In which I meld a tired Hitler meme with an Amazon review of “Muppet Christmas Carol.”

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When I first read the book No easy Day by Mark Owen (The infamous release that recounts the mission to kill Osama Bin Laden), he particularly channeled a recurring theme in the life of many: a concept called the “Good Idea Fairy.” This “fairy” was the tendency for the passiviely uninvolved to suddenly involve themselves in a mission at the last minute–a mission that has already been tried, trued, and calibrated–and suddenly change the calculus, throwing everyone’s game off and possibly ruining the entire mission–all in the name of “progress.”

Well, it looks like that diminutive knave showed up at Henson Inc. Because they’ve gaffed the ONE movie–the ONE movie I have actively anticipated on Blu-ray. With ONE three-minute omission.

Somewhat distracted, I didn’t even notice it, as I brought it straight home, and began watching it with my family (which for us is now a 13-year tradition since I first had it loaned to me on VHS in 1999). My eleven-year-old immediately said “Dad! They took the song out!” She then began to sing the melody, and I’m like “they sure did. I wonder why.” Supposedly, the omission was made to accommodate kids. Mine noticed the problem like a noonday mugging. In terms of one-family, anecdotal data: Mission Failed.

And wonder, I do. Now my inner-cynic says that there is now one more opportunity to capitalize on guys like me, who will immediately buy a “fixed” version, because the transfer to Blu-ray is immediately noticable in its qualitative aspects, and the 1080p ratios are perfect–the cinematic feel to this thing is fantastic. The sound has also come up a few notches, too. Possibly the best songs ever written for any one of their films.

The fact that this post-Jim film is perhaps better than any film directly handled directly by Jim Henson is actually a testament to Henson himself. Despite the fact that his son was the directorial heir-apparrent, and had never done so before, the sheer weight of trying to go to theater a mere two years after the death of Kermit’s literal soul must have been daunting; merely trying to compensate for the voice of a number of characters–not to mention the subtleties of expression and hand movements that will never be replaced–would have made many buckle and call it a day.

But the standard–along with chronological proximity–guaranteed that Frank Oz and the crew would pour themselves into the legacy like never before. One can also see a contemplative tribute to Henson in the falling star observed by Kermit when he’s troubled about the world in general. This is why many will say this is the best Muppet movie of all time. At least I will.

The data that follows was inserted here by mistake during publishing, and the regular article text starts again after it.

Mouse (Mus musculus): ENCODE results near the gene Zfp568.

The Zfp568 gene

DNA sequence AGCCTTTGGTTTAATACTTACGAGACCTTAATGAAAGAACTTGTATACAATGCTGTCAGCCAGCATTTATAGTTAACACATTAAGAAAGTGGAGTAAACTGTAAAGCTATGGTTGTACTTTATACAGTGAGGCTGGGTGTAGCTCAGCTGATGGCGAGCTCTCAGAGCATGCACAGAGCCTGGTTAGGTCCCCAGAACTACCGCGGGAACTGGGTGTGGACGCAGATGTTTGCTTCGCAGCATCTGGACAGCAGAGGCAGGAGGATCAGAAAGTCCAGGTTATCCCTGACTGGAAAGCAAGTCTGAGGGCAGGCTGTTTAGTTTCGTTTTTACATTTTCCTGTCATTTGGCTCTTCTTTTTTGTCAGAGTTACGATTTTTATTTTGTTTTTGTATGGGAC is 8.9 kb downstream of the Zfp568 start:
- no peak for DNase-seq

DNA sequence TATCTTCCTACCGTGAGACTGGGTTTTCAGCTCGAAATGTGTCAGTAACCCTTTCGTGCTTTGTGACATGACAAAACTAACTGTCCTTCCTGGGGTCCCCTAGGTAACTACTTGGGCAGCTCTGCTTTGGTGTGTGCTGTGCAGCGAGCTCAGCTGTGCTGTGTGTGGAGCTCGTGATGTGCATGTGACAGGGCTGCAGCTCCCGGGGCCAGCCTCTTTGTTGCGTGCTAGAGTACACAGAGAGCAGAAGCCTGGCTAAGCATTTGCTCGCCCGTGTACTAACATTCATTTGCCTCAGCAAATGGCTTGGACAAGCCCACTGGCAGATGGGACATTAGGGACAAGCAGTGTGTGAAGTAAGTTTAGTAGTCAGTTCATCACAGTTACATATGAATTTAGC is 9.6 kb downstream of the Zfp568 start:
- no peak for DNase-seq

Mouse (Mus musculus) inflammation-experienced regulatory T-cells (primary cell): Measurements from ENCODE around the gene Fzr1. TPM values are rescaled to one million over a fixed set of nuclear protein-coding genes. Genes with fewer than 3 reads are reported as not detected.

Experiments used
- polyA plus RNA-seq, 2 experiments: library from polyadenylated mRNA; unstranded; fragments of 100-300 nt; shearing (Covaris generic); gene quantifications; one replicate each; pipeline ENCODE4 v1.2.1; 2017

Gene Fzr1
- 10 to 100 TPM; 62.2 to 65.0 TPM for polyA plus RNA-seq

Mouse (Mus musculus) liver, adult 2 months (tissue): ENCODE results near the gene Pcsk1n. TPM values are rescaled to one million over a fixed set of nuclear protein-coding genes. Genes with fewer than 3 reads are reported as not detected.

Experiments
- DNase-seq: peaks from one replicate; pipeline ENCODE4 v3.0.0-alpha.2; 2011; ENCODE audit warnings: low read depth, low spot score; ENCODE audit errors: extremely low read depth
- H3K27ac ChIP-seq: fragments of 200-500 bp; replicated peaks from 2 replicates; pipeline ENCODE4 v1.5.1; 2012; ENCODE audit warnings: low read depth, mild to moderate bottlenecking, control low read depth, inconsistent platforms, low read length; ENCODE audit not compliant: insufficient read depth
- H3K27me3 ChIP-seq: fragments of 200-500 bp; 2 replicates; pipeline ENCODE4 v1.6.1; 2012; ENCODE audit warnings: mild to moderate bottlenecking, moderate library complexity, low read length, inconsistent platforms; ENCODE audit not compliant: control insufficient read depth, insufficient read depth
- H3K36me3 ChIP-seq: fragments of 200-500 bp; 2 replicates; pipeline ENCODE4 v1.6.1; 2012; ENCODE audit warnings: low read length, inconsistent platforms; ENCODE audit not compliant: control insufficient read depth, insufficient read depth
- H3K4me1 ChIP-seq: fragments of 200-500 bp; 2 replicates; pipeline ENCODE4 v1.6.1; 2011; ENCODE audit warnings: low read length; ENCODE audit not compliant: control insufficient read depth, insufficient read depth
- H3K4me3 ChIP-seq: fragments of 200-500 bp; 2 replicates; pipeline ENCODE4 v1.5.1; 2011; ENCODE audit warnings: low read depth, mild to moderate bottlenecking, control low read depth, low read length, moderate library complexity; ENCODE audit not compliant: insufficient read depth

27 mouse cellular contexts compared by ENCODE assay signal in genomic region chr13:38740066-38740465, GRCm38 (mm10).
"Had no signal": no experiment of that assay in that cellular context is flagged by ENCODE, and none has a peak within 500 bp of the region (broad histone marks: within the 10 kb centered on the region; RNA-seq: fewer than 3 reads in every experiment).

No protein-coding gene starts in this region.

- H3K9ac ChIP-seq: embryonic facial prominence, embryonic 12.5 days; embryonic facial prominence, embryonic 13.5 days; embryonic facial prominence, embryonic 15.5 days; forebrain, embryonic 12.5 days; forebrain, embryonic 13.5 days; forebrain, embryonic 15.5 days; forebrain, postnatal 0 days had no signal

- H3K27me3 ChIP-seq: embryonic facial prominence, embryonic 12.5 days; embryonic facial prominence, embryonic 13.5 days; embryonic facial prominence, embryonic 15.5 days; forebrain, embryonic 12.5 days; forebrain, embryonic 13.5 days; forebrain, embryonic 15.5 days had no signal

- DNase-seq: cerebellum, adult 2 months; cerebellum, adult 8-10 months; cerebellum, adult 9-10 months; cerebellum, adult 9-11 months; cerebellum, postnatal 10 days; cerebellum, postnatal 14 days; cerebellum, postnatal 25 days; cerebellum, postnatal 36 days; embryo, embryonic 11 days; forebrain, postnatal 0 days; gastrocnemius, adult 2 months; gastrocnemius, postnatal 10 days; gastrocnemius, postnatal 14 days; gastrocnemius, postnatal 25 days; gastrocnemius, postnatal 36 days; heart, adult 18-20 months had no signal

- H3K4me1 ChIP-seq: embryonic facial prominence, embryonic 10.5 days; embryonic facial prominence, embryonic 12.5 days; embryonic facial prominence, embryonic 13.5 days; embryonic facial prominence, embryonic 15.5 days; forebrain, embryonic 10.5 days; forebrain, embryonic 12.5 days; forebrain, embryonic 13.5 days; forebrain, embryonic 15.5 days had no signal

So why remove the song? The now-omitted “When Love Is Gone,” written by Paul Williams, falls victim to an active decision to “revert” to an original, cinematic state. But this makes no sense, since very few actually saw it in the theaters, and every release to video has included the song (which, by the way is reprised at the end after Scrooge’s tranformation, along with a lyrical one as well–the reprise now sits alone with no referential place). The song provides the romantic, referential sadness inherent in Scrooge’s past. Taking out the song is the equivalent to removing “supercalifragilisticexpialidocious” from “Mary Poppins.”

One can only guess that–like I predict with Apple–the inherencies that made them great are but mere echoes; that their decompositional processes started when their true visionaries left us. And yet, I hold out hope for both.

Two stars from me. I certainly hope that Brian Henson and crew will release an ameliorated version sometime, with the same qualities galvanized into this one. It will immediately gain five stars from nearly all. I keep hoping that some “easter egg” hammered within the disc reveals a true version. But quite frankly, even if it does, I’m not inclined to accept entering a whimsical labyrinth to see it.

Somebody, please. Kill the Good Idea Fairy. Thank you.

That being said.  I think the somewhat Schadenfreudic meltdown of the infamous, coupled with my own ridiculous gripes, overtly tests the stamina of this once viral meme:

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